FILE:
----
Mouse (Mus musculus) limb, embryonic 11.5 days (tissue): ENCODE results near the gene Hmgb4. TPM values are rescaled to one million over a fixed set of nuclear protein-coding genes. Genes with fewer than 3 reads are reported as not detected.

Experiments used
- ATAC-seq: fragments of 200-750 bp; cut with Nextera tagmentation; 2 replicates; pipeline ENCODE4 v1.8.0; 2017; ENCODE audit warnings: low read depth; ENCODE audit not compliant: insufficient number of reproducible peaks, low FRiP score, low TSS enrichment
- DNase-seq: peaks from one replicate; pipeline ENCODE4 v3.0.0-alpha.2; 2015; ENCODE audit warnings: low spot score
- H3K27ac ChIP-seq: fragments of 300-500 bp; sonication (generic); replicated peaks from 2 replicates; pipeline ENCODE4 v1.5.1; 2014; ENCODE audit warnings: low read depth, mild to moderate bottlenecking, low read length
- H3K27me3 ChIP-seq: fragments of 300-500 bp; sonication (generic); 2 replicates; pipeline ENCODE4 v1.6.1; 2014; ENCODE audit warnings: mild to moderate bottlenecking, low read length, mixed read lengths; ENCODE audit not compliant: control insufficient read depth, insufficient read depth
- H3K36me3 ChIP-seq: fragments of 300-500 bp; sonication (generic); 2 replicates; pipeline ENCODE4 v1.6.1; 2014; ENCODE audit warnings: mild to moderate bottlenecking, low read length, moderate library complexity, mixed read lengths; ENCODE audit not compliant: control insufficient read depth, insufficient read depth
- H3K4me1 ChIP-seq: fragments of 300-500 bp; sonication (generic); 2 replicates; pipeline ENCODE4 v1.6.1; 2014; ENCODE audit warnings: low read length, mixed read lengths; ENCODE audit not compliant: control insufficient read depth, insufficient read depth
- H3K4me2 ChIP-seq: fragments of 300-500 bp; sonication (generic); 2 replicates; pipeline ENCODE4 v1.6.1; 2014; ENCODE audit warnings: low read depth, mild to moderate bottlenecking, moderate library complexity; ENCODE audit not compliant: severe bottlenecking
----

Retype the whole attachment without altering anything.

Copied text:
Mouse (Mus musculus) limb, embryonic 11.5 days (tissue): ENCODE results near the gene Hmgb4. TPM values are rescaled to one million over a fixed set of nuclear protein-coding genes. Genes with fewer than 3 reads are reported as not detected.

Experiments used
- ATAC-seq: fragments of 200-750 bp; cut with Nextera tagmentation; 2 replicates; pipeline ENCODE4 v1.8.0; 2017; ENCODE audit warnings: low read depth; ENCODE audit not compliant: insufficient number of reproducible peaks, low FRiP score, low TSS enrichment
- DNase-seq: peaks from one replicate; pipeline ENCODE4 v3.0.0-alpha.2; 2015; ENCODE audit warnings: low spot score
- H3K27ac ChIP-seq: fragments of 300-500 bp; sonication (generic); replicated peaks from 2 replicates; pipeline ENCODE4 v1.5.1; 2014; ENCODE audit warnings: low read depth, mild to moderate bottlenecking, low read length
- H3K27me3 ChIP-seq: fragments of 300-500 bp; sonication (generic); 2 replicates; pipeline ENCODE4 v1.6.1; 2014; ENCODE audit warnings: mild to moderate bottlenecking, low read length, mixed read lengths; ENCODE audit not compliant: control insufficient read depth, insufficient read depth
- H3K36me3 ChIP-seq: fragments of 300-500 bp; sonication (generic); 2 replicates; pipeline ENCODE4 v1.6.1; 2014; ENCODE audit warnings: mild to moderate bottlenecking, low read length, moderate library complexity, mixed read lengths; ENCODE audit not compliant: control insufficient read depth, insufficient read depth
- H3K4me1 ChIP-seq: fragments of 300-500 bp; sonication (generic); 2 replicates; pipeline ENCODE4 v1.6.1; 2014; ENCODE audit warnings: low read length, mixed read lengths; ENCODE audit not compliant: control insufficient read depth, insufficient read depth
- H3K4me2 ChIP-seq: fragments of 300-500 bp; sonication (generic); 2 replicates; pipeline ENCODE4 v1.6.1; 2014; ENCODE audit warnings: low read depth, mild to moderate bottlenecking, moderate library complexity; ENCODE audit not compliant: severe bottlenecking